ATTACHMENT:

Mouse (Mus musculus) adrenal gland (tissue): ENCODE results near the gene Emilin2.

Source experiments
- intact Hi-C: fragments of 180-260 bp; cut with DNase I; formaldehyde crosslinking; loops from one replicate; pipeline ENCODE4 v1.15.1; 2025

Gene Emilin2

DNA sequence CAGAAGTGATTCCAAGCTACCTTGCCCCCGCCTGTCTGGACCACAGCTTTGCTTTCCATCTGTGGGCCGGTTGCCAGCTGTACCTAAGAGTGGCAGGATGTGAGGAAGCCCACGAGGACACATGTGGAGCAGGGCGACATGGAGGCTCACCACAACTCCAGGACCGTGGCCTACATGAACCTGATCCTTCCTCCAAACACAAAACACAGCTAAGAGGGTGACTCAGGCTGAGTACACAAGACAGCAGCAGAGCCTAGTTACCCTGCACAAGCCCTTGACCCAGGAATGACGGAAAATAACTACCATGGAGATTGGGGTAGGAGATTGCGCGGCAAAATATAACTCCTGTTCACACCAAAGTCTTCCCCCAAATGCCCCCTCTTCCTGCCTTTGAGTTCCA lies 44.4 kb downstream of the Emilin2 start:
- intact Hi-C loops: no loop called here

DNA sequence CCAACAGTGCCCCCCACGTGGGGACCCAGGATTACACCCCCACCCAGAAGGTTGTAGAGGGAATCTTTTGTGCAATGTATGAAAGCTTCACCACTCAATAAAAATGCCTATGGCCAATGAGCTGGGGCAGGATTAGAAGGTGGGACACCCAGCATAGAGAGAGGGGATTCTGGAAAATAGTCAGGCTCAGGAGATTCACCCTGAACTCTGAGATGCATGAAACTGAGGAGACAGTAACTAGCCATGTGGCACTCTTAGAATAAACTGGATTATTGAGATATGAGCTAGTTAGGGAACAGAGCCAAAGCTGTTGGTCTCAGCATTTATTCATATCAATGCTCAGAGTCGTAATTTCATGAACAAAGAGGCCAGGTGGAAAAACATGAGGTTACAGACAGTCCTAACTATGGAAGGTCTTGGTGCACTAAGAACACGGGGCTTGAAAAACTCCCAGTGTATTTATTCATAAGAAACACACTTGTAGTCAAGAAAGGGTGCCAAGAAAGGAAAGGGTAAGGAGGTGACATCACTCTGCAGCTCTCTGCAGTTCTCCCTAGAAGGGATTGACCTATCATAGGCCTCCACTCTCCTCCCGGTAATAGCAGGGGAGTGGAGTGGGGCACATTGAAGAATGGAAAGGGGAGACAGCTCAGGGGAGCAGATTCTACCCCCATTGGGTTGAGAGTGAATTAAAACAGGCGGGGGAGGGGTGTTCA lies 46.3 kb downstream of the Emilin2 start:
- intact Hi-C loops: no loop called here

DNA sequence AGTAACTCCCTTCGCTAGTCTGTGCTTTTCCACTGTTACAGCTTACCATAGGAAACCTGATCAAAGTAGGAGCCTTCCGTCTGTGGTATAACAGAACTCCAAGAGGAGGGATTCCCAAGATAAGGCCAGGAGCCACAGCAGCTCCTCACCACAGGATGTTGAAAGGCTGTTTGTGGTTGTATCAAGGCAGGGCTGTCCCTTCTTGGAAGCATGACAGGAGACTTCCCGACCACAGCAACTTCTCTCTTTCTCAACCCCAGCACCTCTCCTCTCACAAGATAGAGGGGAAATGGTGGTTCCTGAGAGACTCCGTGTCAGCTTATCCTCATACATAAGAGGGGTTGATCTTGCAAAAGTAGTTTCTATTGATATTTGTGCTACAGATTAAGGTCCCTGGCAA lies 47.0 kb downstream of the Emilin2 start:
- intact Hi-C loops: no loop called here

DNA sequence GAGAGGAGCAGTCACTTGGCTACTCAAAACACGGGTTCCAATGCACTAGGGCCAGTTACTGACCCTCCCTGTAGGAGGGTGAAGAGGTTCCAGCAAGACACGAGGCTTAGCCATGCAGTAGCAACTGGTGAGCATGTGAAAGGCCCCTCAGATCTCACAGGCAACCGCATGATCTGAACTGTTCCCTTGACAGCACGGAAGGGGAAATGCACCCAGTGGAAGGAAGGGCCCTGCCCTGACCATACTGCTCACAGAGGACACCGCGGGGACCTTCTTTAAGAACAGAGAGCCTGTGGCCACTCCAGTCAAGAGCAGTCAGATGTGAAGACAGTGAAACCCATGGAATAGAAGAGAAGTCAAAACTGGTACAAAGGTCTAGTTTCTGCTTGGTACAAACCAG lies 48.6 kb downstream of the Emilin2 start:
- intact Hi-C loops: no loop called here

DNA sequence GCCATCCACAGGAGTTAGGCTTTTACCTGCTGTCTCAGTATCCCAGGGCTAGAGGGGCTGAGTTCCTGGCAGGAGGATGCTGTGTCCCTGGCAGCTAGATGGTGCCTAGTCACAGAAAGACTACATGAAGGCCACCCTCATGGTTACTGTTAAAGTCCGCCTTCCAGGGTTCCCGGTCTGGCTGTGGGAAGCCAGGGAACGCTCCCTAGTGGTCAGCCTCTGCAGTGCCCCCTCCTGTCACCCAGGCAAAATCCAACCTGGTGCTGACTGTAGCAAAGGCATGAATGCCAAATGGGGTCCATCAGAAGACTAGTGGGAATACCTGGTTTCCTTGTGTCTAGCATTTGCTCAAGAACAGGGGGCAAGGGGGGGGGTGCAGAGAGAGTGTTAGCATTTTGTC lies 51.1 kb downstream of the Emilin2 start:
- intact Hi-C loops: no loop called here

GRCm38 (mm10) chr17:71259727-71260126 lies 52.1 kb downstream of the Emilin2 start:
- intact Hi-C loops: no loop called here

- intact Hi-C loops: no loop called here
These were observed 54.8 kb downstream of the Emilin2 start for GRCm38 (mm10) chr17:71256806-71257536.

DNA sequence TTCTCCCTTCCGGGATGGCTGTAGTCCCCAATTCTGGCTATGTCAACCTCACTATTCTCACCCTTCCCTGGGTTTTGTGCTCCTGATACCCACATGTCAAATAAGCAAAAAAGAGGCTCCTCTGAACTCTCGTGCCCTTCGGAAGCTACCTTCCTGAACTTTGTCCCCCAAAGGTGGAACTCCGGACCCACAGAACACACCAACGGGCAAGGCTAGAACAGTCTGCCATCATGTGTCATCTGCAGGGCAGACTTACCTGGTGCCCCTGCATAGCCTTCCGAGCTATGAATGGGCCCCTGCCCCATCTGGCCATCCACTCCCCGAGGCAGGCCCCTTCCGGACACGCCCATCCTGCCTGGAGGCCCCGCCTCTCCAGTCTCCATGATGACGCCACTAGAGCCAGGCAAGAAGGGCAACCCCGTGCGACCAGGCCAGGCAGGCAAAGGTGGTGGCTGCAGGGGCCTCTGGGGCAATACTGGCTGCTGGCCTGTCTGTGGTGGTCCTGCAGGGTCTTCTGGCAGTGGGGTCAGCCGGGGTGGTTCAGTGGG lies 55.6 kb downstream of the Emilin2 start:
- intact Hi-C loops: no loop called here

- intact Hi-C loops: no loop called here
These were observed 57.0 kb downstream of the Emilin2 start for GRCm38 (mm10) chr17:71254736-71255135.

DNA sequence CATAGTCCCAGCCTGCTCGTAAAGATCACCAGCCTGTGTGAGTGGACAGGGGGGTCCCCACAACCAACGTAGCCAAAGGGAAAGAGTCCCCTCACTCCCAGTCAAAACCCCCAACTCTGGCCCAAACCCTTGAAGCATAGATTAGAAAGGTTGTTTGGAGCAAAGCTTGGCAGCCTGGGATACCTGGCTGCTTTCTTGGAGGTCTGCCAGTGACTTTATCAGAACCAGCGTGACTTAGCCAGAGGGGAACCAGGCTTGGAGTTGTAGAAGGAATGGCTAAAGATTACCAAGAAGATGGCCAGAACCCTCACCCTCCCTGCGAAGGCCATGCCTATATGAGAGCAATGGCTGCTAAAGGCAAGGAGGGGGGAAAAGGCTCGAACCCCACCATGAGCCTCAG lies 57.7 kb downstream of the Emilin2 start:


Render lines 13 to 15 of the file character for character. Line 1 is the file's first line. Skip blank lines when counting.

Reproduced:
DNA sequence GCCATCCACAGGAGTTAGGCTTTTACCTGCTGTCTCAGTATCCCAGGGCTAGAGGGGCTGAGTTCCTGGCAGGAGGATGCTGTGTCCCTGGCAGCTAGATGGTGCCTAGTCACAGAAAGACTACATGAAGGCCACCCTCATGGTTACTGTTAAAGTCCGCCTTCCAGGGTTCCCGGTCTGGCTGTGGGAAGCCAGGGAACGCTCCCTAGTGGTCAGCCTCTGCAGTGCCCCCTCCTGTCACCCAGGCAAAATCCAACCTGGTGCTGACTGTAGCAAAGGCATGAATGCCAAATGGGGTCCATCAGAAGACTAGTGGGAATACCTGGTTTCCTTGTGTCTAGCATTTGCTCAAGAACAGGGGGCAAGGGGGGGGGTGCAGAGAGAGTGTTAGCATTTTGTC lies 51.1 kb downstream of the Emilin2 start:
- intact Hi-C loops: no loop called here

GRCm38 (mm10) chr17:71259727-71260126 lies 52.1 kb downstream of the Emilin2 start: